The Kansas City Royals clung this October to the well-founded belief they owned the most dominant bullpen in the major leagues. On Wednesday night, Madison Bumgarner emerged from the gates of the left field corner at Kauffman Stadium and informed them of their mistake. The best bullpen in baseball, Bumgarner let them know, with no shortage of menace, dangled from his colossal left shoulder. The best bullpen in baseball was him.

Every Royal was a little boy once, and they all dreamed of standing at the plate in Game 7 of the World Series. Childhood fantasies do not include facing a 6-foot-5 force of nature with an invisible cut fastball and malice pulsing through his veins. They do not account for a little boy who grew up in western North Carolina and became a crusher of dreams.

“Yeah,” Royals Manager Ned Yost said. “It was hopeless.”

The San Francisco Giants won their third World Series title in five years Wednesday night with a 3-2 victory over the Royals in Game 7. Three days after he fired a 117-pitch shutout in San Francisco in Game 5, Bumgarner took the ball with a one-run lead in the fifth. He held it five scoreless innings, retired 14 consecutive hitters and stranded the tying run on third base after an error behind him in the ninth inning.

“We played good baseball,” Giants slugger Michael Morse said. “And we had a guy named Madison Bumgarner.”

The final out came on Bumgarner’s 68th pitch. It landed in the glove of third baseman Pablo Sandoval, who fell to the ground. Bumgarner, the runaway series MVP, hugged his catcher Buster Posey, watched a pile of teammates form and stepped away. Bumgarner removed his cap, kneeled on the ground behind the pitchers’ mound and dipped his head.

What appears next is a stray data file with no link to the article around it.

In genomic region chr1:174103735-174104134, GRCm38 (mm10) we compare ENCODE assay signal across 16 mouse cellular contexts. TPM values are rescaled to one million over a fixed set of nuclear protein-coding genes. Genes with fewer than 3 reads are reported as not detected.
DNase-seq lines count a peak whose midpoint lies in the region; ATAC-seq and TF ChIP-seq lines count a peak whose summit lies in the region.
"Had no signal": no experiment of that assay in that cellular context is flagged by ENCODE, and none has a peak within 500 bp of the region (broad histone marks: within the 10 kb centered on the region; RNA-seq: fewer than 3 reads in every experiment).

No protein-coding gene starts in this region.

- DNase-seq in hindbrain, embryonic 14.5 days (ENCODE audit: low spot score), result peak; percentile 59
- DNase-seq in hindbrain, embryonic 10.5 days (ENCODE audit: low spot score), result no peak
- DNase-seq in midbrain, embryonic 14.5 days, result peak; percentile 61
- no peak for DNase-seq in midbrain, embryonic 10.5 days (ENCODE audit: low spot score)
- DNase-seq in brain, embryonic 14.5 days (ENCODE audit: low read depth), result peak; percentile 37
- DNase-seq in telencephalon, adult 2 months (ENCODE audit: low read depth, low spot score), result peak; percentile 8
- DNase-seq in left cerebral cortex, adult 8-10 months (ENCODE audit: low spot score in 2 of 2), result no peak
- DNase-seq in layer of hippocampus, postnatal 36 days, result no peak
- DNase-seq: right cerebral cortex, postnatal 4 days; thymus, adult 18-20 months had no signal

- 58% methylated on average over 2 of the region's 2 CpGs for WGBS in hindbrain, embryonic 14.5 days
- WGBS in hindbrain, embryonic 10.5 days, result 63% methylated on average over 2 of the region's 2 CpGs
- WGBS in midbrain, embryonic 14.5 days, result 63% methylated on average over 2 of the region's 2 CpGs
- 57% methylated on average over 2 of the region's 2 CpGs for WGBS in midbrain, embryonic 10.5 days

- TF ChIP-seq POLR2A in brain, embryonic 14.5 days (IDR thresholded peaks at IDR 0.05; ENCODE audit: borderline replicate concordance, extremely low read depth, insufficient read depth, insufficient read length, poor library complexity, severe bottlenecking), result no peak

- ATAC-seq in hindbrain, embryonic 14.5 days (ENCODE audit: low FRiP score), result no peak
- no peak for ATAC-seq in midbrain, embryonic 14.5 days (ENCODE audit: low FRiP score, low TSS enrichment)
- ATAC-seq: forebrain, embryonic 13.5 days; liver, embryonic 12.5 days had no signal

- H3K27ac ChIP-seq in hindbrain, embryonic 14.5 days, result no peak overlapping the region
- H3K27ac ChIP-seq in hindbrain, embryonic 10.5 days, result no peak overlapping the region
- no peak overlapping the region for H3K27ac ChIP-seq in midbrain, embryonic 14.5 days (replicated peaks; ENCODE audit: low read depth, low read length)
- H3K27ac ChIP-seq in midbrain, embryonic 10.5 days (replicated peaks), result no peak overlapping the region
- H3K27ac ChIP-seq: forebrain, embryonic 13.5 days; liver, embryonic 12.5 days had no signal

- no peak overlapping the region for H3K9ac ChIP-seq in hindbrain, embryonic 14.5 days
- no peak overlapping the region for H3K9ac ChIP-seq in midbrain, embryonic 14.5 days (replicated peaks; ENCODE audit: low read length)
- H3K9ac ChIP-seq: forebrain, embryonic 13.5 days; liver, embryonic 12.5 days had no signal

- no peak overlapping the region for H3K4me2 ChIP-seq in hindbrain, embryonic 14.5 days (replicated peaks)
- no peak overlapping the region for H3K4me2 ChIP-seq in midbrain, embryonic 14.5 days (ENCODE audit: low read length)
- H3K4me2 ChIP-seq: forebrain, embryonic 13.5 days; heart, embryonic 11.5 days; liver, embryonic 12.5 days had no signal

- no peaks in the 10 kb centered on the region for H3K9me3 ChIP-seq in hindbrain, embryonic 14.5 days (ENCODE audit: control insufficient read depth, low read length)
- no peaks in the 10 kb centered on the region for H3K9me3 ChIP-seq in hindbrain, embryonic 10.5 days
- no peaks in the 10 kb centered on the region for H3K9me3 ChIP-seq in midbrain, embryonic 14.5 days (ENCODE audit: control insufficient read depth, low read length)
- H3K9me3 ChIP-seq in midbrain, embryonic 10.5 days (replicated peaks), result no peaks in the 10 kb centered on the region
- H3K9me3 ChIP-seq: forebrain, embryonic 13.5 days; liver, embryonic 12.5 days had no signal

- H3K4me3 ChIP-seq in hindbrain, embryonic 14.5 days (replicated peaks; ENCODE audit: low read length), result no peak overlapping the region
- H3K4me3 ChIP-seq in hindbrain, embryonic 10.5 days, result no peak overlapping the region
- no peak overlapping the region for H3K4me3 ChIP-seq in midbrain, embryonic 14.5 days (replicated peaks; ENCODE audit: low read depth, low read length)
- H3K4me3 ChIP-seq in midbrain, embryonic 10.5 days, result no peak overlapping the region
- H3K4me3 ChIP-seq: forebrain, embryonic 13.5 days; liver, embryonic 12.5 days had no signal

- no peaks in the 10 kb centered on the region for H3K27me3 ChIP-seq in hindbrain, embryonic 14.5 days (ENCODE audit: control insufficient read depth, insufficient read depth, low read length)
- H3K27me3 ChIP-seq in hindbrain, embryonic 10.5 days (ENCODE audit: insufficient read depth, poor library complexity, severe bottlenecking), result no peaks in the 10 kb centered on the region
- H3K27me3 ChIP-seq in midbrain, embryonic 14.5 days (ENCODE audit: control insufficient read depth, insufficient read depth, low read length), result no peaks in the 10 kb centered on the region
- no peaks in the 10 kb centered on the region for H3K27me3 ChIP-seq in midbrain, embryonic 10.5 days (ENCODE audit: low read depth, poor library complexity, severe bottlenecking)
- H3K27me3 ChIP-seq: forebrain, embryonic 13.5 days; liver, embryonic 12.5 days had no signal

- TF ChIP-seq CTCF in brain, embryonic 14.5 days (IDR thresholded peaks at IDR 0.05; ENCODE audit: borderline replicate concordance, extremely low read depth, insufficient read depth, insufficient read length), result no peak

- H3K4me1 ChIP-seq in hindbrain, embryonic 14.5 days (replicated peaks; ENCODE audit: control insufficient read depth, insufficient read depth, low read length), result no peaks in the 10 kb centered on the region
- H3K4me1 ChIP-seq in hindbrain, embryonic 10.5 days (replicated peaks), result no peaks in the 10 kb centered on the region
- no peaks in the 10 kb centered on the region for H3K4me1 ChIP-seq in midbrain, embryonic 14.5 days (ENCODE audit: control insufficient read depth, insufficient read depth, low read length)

The Giants won because they have Bumgarner and the Royals could summon only mortals. Bumgarner pitched 21 innings of the 110th World Series, more than a full third of the 61 innings the Giants threw as a team. His career ERA in the Fall Classic shrank to 0.25. If not for a technicality, he would have become the first pitcher to earn three wins in a single World Series since Randy Johnson in 2001. He settled for two wins, a five-inning save and a team on his back.

“There’s nobody that has single-handedly beat somebody the way he did us,” Royals designated hitter Billy Butler said. “He separated himself. He went to a different level.”

Bumgarner’s final out came with a man on third base as Kauffman Stadium shook. With two outs in the ninth, Alex Gordon ripped a line drive into center field. Gregor Blanco charged and then backpedaled. The ball skipped off the slick outfield and past him. Gordon sprinted around the bases as the crowd, starved for its first champion in three decades, screamed.

Left fielder Juan Perez bobbled the ball at the wall as Gordon charged around second. Third base coach Mike Jirschele held up his hands: Stop. Gordon halted as Perez’s relay throw one-hopped into shortstop Brandon Crawford’s glove. Would he have scored? They will talk about it here for another 29 years.

“It’s always tempting,” Jirschele said. “But I got to look at the situation. If I feel there’s no chance he’s going to score right there, I got to shut him down.”

Instead, he stayed on third base. Bumgarner heaved pitches wide of Salvador Perez. He chased them until he popped one up. And the season ended.

“I knew Perez was going to want to do something big,” Bumgarner said. “We tried to use that aggressiveness and throw our pitches up in the zone.”

Bumgarner’s dominance rendered other events Wednesday night as footnotes. His dominance allowed Morse’s RBI bloop single to right field off rocket-armed reliever Kelvin Herrera in the fourth inning to hold up as the winning run. Giants starter Tim Hudson endured the shortest World Series Game 7 start since Bob Turley tossed one inning for the New York Yankees in 1960. Jeremy Affeldt earned the win for his 21 / 3 scoreless innings.